Why can’t managers make “educated guesses”?

Dec 16 / Metron
Working with uncertainty” is another buzz phrase thrown out there to managers. Confusing the hell out of us.
As you ascend your career ladder, you'll encounter a new landscape: one where the future isn't neatly laid out in spreadsheets, but rather hinted at in trends, whispers, and educated guesses. Managers, like senior leaders, enter into a world of "maybes" and "what-ifs."

This is a big change if you feel you can’t operate with ambiguity and need more clarity and certainty. 50% of the time you will need to find a way to see the full picture without having all the pieces.

Your language and questions change. Partly so you can question what the future looks like. But also in doing so, you’re working with what’s called imperfect information.
This uncertainty can be unsettling, especially for those accustomed to short-term goals and readily available answers. But embracing "maybe" is crucial for your growth as a manager.

Why it's difficult to make educated guesses

1.  How you live is how you think: we like being "in the know", we may also live in the moment! How many of us leap and think after? Our personality defines our behaviour, personally and professionally as a manager. So the further you look ahead, the less clear the picture is. We can't live in the moment. Decisions impacting years, not weeks, require a new kind of vision – one that navigates ambiguity and thrives on calculated risk.

2. The Future's a Moving Target:
Markets shift like desert sands, technology leaps forward like a rocket on caffeine like this huge AI wave with Chat GPT,  and customer preferences change faster than a fashion trend. So just when you think you have an a possible route forward, you have to shift and iterate your ideas.
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2 tips to be a respected Guess-timator

So, how can you navigate this uncertain terrain with confidence? Here are two practical tips:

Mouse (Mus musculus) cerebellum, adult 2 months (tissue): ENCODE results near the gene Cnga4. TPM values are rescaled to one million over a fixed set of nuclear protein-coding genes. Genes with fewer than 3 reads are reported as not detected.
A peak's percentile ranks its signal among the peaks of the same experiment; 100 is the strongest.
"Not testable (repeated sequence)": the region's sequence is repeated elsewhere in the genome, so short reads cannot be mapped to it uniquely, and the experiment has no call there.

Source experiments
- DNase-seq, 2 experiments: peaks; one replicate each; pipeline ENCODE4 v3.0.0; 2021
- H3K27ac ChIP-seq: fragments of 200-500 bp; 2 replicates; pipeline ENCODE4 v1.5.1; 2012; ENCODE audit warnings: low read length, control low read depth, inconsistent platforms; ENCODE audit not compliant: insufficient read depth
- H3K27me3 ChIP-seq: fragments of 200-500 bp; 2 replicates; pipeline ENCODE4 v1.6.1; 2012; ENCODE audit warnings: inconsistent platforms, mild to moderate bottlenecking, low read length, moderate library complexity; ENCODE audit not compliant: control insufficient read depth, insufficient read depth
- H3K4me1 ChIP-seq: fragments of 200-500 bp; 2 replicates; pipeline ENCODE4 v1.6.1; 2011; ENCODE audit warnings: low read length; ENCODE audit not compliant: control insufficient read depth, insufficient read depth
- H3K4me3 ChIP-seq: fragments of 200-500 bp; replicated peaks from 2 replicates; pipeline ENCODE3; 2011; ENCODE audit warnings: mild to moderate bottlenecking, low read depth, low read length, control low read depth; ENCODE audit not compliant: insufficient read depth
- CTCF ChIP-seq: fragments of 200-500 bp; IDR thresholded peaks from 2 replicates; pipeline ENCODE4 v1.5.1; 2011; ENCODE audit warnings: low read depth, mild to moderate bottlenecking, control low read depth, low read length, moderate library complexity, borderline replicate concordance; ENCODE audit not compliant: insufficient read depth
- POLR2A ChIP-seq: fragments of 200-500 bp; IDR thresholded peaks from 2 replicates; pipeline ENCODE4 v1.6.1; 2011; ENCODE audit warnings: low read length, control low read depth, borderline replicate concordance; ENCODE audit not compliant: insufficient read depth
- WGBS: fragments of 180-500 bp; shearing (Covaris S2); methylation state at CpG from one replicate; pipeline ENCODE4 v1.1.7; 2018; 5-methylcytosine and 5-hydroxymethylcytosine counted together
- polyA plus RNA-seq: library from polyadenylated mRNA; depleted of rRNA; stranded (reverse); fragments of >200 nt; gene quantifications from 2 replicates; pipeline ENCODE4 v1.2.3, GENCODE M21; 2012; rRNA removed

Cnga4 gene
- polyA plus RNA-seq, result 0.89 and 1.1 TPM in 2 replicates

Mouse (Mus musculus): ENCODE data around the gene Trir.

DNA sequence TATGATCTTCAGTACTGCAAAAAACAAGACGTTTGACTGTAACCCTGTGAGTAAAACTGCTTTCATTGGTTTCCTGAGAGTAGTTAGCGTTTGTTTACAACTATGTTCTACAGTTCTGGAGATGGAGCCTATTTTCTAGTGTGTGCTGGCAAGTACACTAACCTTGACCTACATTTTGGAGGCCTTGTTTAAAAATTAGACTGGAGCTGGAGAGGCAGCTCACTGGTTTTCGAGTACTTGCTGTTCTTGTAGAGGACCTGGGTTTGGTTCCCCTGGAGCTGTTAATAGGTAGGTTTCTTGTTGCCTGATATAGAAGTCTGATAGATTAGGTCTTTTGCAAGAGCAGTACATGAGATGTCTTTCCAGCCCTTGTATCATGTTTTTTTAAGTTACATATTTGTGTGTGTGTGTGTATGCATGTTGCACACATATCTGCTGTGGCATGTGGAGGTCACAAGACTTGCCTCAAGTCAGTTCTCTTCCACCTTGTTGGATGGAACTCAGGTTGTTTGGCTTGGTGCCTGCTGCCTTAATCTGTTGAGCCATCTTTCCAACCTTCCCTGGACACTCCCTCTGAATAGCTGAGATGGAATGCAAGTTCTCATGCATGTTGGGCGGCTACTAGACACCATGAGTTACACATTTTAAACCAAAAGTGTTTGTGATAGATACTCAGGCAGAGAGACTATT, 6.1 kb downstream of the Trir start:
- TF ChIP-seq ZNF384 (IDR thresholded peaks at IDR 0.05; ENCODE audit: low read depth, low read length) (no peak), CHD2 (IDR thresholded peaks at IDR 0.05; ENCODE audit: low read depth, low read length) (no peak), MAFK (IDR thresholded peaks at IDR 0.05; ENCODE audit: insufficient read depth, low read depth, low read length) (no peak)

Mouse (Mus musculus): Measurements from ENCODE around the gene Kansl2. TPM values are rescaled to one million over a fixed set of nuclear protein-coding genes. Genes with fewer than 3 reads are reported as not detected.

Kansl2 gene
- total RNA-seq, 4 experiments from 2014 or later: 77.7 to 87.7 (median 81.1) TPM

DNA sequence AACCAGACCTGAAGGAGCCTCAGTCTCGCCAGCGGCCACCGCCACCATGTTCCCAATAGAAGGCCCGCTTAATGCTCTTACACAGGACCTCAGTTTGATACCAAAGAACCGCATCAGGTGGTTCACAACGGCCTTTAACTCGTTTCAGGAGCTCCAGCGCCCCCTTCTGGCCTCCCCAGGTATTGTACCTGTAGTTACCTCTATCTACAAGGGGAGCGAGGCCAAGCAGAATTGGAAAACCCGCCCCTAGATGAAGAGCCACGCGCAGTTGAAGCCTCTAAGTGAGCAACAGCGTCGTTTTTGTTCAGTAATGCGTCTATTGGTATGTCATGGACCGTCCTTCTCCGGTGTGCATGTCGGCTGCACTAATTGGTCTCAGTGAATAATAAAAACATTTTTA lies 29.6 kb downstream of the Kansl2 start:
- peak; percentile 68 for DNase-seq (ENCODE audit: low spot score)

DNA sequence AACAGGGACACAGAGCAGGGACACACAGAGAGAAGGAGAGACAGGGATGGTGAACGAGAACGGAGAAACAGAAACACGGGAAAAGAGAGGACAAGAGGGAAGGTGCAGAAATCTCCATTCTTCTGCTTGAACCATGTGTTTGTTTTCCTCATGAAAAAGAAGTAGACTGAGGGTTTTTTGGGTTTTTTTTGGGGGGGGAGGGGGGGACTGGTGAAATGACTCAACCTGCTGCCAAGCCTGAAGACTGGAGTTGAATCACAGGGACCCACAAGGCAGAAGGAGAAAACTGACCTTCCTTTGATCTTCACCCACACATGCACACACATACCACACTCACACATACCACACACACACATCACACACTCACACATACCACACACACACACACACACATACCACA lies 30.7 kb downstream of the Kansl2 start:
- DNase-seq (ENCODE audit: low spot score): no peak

1. Befriend Curiosity: Let go of the "I need all the answers" mentality and embrace the power of "what if?". Don't let ambiguity paralyse you. Find one thing to anchor in that really makes sense. Trust a narrative and feedback over hard or exact science. The fog might obscure the perfect path, but it also reveals the potential for creative solutions and unexpected breakthroughs.

2.
Experiment – make it easy for your team or senior manager to accept your recommendation and educated guess by saying “what have we got to lose”. You can reduce the risk of experimenting in 3 ways:
--showing it’s not as costly, someone else is taking the risk,
--assuring that it’s not a distraction and links to a real goal or problem the company is facing
--that you can try and fail fast, so even if you're wrong you won’t waste time, but if you're right the pay off could be worth it

Example

Take Maya, a rising star in the world of eco-tourism. As she stepped into her first leadership role, she faced the daunting task of launching a new adventure tour in a remote, uncharted region.

She was asked to predict where the demand for eco-tourism would be in 3 years. Maya was daunted by this because she previously focused on organising tours and maybe planning 6-9 months ahead. That was uncertain enough for her.

She felt really uneasy about how to begin understanding future trends 3 years ahead! Even if she found some way of doing this, she was worried what would happen if she predicted things wrongly, and how she could make a clear business decision without much information. 

Instead of getting bogged down in data reports, Maya assembled a diverse team of experienced guides, local community leaders, and environmental experts. She pieced together future trends based on ideas and information other people had. They brainstormed, tested different routes, and even collaborated with local artisans to create sustainable souvenirs.

The result? A thriving eco-tourism experience exceeding both environmental and financial goals, proving that embracing "maybe" can lead to ground breaking leadership and lasting impact.

Conclusion

Remember as a new manager, you'll need to get better at working with imperfect or no information. "Maybe" isn't your enemy, but your way to experiment towards getting to the right answer.

Practice the tips in this article to make educated guesses and guide your team or organisation. Grab your compass, embrace the uncertainty,.

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